African governments must develop practical and market driven local content regulation to promote their energy sectors, the Regulatory Affairs Committee (RAC) of the African Energy Chamber (AEC) has said.
The AEC said this in a statement on a raft of proposals the RAC made after its maiden meeting of the year in South Africa to discuss regulatory matters that impede African energy sector’s growth and come out with proposals on progressive regulation fit for the post COVID-19 recovery.
The purpose of the meeting was also to identify and track global regulatory trends and make propositions to African regulators on how these could be adopted and adapted to improve the operating environment in Africa’s energy sector.
RAC-AEC called for environmental regulations that were in line with international standards and did not inhibit new exploration projects.
“There is the need for constant exchanges between regulators in Africa to create an awareness for alignment and also exchange of best practices,” RAC-AEC said.
The President and Chief Executive Officer (CEO) of WTD Resources, Bill Drennen, emphasised the importance of continuous dialogue and seminars between the Chamber and regulators.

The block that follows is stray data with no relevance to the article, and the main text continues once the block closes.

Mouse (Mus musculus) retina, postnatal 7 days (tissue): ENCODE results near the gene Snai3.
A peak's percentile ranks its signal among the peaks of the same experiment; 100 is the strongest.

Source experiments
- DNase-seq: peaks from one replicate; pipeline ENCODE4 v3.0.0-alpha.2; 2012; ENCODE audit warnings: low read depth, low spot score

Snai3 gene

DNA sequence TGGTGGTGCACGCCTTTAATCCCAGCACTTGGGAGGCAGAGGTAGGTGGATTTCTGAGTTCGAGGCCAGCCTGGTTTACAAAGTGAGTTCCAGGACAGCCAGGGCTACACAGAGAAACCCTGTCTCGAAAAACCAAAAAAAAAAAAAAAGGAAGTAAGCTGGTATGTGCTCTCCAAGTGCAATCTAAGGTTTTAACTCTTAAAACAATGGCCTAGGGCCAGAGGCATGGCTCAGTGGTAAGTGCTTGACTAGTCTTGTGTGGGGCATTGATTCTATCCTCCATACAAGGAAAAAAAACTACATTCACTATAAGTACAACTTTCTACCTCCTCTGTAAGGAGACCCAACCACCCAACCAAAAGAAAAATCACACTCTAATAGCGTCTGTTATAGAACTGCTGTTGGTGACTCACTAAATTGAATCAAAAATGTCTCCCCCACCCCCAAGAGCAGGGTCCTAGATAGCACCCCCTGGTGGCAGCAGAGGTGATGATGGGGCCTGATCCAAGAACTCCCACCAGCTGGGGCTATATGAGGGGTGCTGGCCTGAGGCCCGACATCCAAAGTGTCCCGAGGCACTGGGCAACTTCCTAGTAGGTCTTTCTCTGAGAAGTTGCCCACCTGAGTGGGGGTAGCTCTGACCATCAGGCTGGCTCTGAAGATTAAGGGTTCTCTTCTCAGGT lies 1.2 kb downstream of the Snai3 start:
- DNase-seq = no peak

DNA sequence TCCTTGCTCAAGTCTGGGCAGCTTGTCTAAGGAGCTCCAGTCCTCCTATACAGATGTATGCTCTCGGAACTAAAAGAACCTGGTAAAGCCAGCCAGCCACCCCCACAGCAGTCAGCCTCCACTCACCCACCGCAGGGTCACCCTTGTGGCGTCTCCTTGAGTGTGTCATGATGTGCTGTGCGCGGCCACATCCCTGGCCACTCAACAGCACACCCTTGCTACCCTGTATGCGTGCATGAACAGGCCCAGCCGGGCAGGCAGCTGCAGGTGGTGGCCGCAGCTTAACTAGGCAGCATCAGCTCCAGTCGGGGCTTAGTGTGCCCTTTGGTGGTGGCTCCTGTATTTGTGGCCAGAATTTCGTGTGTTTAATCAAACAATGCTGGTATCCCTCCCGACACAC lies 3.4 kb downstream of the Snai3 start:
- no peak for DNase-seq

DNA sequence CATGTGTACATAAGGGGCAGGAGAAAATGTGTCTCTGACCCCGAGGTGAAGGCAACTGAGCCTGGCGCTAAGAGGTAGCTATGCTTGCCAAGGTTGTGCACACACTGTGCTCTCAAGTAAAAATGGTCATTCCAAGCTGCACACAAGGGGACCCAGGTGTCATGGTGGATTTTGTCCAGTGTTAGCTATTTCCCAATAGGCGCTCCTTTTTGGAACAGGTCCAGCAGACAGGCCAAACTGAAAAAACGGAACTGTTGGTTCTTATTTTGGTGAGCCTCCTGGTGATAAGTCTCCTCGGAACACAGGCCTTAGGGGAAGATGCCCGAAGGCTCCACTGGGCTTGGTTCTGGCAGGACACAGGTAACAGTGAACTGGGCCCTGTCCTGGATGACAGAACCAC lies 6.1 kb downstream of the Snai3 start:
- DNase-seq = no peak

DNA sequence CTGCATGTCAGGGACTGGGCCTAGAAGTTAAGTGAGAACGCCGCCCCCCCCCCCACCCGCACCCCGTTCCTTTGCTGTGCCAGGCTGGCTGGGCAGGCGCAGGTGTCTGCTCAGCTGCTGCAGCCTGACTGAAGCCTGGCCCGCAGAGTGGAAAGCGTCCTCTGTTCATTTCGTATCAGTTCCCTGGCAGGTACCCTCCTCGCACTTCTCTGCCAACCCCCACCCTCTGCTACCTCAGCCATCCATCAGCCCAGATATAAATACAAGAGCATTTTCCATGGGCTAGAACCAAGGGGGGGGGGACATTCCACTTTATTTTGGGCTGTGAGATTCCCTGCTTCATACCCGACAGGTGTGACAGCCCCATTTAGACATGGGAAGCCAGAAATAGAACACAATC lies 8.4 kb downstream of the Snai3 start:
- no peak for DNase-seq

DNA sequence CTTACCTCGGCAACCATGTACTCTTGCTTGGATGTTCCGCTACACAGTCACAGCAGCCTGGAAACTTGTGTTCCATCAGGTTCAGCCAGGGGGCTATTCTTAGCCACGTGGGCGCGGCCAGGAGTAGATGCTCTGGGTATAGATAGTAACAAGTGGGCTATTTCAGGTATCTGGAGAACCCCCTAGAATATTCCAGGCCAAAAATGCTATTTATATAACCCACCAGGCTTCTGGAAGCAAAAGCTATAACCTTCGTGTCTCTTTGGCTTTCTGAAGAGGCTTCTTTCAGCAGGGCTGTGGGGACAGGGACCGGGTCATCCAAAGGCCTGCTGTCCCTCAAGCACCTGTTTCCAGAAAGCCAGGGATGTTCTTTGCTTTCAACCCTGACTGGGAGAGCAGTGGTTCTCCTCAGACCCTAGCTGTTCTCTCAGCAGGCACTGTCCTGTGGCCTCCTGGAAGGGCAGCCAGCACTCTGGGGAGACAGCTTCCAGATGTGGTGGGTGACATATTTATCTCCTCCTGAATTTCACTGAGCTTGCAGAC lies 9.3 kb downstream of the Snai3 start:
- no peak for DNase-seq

According to Mr Drennen, who is a member of RAC, there was the need for regulation of Africa’s energy sector.
“The aim of regulation should ultimately be to regulate the industry in a way, that allows maximum investment to flow into the sector and be productive and profitable for all stakeholders,” he said, adding that “The chamber has a leadership position on the continent and is therefore perfectly positioned to drive positive change in the African Energy sector regulatory space.”
A Partner at ASAFO & Co, Nicolas Bonnefoy indicated that that “Many African countries have severe constraints such as their slow administrative processes which have delayed new regulations being introduced that will render these states competitive in a post COVID era.”
According to Mr Bonnefoy who is a member of RAC, many African governments often implemented new policies and new regimes without taking into consideration market realities and competing regimes globally, often leading to no definite positive outcome.
“The Chambers’ job right now is to engage with regulators, and where they might need expertise that is not in-house, offer expertise that is available at the AEC,” he said.
The AEC said through its work, the Regulatory Committee was able to assist the Chamber in crafting propositions that led to some changes in regulations on how to soften the impact of COVID-19 on energy companies in a number of countries at the start of the pandemic in 2020.
BY KINGSLEY ASARE